Individuals diagnosed with serious mental illness (SMI) have greater trauma exposure and are at increased risk for posttraumatic stress disorder (PTSD). However, PTSD is rarely documented in their clinical records. This study investigated the predictors of PTSD documentation among 776 clients with SMI receiving public mental health services, who had probable PTSD as indicated by a PTSD Checklist score of at least 45. Only 5.3% of clients had PTSD listed as a primary diagnosis, and 8.4% had PTSD as a secondary diagnosis, with a total 13.7% documentation rate. PTSD documentation rate was highest for clients with major depression (18.8%) compared to those with schizophrenia (4.1%) or bipolar disorder (6.3%). Factors that predicted a lower likelihood of having a chart diagnosis of PTSD included being diagnosed with schizophrenia/schizoaffective disorder or bipolar disorder. Factors that predicted a higher likelihood of having a chart diagnosis of PTSD included being of non-white race, being female, and experiencing eight or more types of traumatic events. Findings highlight the need for PTSD screening and trauma informed care for clients with SMI receiving public mental health services.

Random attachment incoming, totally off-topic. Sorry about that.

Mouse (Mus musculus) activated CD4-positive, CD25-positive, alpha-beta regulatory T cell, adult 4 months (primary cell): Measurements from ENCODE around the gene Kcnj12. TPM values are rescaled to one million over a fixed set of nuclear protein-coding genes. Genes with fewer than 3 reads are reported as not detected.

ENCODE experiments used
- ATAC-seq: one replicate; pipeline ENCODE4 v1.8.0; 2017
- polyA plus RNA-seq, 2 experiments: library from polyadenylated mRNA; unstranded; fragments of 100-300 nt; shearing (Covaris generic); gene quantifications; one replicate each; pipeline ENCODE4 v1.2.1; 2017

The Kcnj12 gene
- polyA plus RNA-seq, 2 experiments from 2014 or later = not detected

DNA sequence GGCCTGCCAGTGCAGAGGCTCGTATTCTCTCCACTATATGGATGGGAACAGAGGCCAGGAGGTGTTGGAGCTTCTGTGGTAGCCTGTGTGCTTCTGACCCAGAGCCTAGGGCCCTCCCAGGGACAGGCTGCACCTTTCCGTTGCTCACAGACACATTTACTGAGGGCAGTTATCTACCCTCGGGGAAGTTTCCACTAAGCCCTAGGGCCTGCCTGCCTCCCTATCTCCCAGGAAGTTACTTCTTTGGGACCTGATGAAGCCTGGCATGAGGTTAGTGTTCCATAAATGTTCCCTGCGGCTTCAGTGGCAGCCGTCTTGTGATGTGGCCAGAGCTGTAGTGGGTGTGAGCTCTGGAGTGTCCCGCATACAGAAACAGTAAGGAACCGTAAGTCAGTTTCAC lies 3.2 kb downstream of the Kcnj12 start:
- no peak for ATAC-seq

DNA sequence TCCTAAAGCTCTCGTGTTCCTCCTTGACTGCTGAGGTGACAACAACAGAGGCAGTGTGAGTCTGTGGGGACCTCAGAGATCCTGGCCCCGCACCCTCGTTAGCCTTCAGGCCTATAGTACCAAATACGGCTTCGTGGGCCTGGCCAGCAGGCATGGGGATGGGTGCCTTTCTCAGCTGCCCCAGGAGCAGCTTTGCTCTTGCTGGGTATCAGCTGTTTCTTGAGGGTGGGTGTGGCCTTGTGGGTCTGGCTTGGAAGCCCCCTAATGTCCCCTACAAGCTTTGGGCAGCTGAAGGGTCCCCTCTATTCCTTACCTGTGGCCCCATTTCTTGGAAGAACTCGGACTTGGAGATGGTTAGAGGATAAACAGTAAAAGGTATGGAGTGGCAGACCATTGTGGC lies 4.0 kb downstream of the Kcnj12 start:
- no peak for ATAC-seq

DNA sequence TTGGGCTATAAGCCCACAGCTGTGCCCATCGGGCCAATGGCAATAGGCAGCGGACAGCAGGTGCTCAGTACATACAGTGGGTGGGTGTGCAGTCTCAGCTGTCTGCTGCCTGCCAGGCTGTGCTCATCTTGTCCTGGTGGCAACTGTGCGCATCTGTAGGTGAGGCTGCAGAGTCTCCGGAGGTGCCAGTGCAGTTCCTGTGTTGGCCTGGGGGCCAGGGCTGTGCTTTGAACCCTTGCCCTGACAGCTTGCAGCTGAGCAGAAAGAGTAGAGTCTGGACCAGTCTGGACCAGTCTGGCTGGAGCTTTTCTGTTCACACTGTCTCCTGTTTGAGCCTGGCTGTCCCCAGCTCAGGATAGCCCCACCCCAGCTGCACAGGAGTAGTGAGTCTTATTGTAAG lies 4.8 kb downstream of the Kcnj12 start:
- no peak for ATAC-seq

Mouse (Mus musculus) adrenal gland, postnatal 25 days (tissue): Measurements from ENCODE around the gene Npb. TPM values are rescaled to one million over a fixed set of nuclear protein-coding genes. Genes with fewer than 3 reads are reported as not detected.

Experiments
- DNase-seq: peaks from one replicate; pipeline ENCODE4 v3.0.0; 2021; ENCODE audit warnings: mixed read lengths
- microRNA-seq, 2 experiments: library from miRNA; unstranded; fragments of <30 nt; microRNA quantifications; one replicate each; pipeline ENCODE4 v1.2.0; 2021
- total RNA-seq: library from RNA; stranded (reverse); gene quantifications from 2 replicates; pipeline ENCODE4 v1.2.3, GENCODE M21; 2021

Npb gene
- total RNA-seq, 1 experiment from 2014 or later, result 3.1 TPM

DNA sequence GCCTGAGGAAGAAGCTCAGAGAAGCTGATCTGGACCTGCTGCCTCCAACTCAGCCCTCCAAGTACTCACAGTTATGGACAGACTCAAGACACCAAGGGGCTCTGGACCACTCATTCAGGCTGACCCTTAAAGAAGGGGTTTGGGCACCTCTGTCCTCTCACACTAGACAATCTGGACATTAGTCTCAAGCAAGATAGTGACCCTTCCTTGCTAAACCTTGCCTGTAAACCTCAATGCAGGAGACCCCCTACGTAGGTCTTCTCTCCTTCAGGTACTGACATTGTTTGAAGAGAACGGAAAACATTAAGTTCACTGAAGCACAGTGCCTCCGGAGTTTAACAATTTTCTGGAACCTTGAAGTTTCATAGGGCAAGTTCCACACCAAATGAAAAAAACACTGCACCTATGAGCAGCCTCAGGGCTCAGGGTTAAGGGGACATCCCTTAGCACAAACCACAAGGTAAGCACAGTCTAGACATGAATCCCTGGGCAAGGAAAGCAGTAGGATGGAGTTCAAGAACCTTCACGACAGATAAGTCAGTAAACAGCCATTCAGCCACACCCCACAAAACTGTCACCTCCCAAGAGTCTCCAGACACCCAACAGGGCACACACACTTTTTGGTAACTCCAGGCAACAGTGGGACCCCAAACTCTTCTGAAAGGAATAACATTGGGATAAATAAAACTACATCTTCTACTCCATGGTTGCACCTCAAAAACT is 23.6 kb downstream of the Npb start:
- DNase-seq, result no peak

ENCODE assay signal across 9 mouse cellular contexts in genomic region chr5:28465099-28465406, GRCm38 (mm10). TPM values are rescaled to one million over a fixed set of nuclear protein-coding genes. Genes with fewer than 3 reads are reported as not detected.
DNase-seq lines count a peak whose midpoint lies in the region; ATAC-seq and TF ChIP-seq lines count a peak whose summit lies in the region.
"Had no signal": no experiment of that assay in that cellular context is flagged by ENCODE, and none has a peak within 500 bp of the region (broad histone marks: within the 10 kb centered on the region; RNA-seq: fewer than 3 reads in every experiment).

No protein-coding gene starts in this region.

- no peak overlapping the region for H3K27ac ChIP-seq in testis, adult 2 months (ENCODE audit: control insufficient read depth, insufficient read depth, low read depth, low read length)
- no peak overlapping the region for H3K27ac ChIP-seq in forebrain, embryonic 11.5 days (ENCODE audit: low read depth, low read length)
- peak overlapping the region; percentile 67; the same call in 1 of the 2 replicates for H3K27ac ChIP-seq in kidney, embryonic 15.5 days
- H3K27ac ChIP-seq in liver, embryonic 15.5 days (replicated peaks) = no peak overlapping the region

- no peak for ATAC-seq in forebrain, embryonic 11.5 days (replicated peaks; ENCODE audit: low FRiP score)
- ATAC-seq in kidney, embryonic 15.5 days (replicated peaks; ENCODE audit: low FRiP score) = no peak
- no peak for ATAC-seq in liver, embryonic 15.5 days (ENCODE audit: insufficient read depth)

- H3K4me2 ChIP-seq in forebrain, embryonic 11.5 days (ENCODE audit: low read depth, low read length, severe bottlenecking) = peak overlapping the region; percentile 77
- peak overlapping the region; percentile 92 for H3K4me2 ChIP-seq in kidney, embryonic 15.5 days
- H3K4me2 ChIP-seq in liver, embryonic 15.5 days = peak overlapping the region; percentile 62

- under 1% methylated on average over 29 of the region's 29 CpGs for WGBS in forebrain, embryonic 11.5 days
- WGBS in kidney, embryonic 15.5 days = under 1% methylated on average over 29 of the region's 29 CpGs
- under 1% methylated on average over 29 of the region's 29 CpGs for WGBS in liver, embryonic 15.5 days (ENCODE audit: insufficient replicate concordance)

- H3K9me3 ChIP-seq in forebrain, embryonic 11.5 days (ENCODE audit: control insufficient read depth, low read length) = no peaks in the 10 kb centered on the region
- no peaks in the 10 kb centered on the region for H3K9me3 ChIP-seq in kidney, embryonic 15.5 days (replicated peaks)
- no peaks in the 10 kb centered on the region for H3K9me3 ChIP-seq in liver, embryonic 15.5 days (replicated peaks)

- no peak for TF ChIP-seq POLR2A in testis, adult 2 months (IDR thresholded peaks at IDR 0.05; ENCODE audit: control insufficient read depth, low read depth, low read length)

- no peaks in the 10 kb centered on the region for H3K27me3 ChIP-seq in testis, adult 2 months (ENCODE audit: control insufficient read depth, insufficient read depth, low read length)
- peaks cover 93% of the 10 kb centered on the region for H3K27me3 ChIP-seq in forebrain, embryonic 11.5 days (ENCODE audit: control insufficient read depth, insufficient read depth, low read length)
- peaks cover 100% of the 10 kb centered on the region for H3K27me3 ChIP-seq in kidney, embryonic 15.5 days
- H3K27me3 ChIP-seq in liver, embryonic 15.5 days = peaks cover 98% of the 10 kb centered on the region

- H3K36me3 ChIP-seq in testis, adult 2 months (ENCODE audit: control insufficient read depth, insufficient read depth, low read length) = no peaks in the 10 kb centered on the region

All Science Journal Classification (ASJC) codes
- Psychiatry and Mental health
- Biological Psychiatry
- Serious mental illness